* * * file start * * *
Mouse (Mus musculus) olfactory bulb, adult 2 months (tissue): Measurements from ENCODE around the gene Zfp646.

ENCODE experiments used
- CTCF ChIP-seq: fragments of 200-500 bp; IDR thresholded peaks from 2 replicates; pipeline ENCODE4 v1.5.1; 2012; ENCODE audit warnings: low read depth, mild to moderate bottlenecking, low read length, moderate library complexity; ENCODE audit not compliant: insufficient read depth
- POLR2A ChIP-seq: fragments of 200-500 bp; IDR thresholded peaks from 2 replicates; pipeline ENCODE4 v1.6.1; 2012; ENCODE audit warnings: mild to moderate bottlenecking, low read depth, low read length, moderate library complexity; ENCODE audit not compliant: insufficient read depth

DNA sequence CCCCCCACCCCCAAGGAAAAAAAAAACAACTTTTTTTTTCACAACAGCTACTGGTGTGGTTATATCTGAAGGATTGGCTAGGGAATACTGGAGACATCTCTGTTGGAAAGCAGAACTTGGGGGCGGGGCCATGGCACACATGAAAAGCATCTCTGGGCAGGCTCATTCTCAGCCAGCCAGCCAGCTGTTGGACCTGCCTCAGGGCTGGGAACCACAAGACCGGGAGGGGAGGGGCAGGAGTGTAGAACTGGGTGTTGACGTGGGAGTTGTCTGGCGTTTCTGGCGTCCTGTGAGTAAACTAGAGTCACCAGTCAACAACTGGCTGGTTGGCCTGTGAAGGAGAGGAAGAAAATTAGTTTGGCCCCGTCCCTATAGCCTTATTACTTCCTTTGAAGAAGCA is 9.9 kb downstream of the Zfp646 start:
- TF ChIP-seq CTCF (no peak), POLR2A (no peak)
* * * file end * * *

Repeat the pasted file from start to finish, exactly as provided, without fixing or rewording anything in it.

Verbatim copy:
Mouse (Mus musculus) olfactory bulb, adult 2 months (tissue): Measurements from ENCODE around the gene Zfp646.

ENCODE experiments used
- CTCF ChIP-seq: fragments of 200-500 bp; IDR thresholded peaks from 2 replicates; pipeline ENCODE4 v1.5.1; 2012; ENCODE audit warnings: low read depth, mild to moderate bottlenecking, low read length, moderate library complexity; ENCODE audit not compliant: insufficient read depth
- POLR2A ChIP-seq: fragments of 200-500 bp; IDR thresholded peaks from 2 replicates; pipeline ENCODE4 v1.6.1; 2012; ENCODE audit warnings: mild to moderate bottlenecking, low read depth, low read length, moderate library complexity; ENCODE audit not compliant: insufficient read depth

DNA sequence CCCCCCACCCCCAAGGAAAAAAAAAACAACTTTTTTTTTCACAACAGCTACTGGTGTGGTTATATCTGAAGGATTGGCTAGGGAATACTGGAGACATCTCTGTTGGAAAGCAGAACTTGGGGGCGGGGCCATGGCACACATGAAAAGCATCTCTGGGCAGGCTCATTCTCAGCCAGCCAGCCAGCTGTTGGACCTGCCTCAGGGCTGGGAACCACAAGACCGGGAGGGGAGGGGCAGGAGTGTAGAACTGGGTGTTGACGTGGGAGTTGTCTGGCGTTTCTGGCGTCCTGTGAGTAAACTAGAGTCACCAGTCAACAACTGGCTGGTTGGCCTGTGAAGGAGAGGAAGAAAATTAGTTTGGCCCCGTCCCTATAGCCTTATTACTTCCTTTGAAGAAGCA is 9.9 kb downstream of the Zfp646 start:
- TF ChIP-seq CTCF (no peak), POLR2A (no peak)